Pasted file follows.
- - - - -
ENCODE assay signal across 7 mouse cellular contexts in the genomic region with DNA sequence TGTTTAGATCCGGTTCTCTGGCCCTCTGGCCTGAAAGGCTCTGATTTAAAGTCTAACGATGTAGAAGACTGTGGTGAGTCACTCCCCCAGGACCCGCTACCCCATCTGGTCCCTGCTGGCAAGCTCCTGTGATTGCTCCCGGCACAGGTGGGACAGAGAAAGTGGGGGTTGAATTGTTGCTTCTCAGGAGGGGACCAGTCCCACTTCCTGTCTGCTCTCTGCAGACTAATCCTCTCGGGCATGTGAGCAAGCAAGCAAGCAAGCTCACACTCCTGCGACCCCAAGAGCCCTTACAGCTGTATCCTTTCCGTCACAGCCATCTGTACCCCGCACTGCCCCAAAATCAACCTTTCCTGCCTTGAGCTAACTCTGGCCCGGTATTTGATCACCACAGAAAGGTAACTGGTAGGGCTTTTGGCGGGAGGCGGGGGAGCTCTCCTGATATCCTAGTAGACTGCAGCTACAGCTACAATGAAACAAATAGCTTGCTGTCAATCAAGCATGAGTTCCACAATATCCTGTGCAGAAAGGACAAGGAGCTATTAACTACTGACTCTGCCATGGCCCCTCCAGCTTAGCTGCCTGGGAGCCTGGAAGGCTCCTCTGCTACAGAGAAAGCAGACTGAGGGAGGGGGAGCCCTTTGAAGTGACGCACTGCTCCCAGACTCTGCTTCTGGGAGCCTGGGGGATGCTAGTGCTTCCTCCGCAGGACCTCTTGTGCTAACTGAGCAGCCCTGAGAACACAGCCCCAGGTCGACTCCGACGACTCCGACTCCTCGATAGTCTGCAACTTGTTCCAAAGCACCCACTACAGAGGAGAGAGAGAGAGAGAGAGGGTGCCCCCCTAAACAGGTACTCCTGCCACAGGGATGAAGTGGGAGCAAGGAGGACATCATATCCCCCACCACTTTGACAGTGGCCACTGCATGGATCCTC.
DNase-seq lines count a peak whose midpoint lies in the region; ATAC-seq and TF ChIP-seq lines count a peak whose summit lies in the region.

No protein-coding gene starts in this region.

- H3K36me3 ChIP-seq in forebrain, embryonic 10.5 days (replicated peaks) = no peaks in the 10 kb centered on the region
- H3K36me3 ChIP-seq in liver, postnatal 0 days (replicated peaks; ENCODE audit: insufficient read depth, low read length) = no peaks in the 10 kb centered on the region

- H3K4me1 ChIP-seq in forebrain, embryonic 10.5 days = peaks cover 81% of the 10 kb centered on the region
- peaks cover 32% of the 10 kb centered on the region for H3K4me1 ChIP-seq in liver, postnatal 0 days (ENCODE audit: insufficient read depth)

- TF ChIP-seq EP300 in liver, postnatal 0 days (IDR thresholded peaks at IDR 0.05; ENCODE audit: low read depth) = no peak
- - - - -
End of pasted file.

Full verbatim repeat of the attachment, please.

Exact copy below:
ENCODE assay signal across 7 mouse cellular contexts in the genomic region with DNA sequence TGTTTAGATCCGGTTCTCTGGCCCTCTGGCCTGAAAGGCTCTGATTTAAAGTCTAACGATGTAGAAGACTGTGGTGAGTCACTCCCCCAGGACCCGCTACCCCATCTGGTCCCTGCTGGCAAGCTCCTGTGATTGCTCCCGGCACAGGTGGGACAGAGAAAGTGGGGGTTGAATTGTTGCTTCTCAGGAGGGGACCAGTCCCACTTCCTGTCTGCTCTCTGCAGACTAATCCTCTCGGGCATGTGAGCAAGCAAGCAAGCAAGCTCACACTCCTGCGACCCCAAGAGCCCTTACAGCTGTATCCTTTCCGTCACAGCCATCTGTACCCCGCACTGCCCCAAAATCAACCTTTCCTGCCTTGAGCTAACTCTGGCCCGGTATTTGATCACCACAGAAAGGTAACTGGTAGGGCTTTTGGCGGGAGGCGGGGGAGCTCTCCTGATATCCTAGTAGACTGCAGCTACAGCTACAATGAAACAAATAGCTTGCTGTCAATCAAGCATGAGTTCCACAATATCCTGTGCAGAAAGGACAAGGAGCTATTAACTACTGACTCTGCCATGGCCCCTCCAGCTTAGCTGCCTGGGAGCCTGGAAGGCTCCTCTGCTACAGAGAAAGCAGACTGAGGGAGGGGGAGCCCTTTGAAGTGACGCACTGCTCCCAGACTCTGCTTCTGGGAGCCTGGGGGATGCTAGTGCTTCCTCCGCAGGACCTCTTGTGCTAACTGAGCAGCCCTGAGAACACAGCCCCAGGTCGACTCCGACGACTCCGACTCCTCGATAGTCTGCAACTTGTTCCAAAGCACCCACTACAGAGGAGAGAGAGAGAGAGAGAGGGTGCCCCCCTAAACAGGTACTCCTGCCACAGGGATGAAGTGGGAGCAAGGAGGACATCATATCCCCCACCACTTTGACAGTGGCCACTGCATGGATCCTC.
DNase-seq lines count a peak whose midpoint lies in the region; ATAC-seq and TF ChIP-seq lines count a peak whose summit lies in the region.

No protein-coding gene starts in this region.

- H3K36me3 ChIP-seq in forebrain, embryonic 10.5 days (replicated peaks) = no peaks in the 10 kb centered on the region
- H3K36me3 ChIP-seq in liver, postnatal 0 days (replicated peaks; ENCODE audit: insufficient read depth, low read length) = no peaks in the 10 kb centered on the region

- H3K4me1 ChIP-seq in forebrain, embryonic 10.5 days = peaks cover 81% of the 10 kb centered on the region
- peaks cover 32% of the 10 kb centered on the region for H3K4me1 ChIP-seq in liver, postnatal 0 days (ENCODE audit: insufficient read depth)

- TF ChIP-seq EP300 in liver, postnatal 0 days (IDR thresholded peaks at IDR 0.05; ENCODE audit: low read depth) = no peak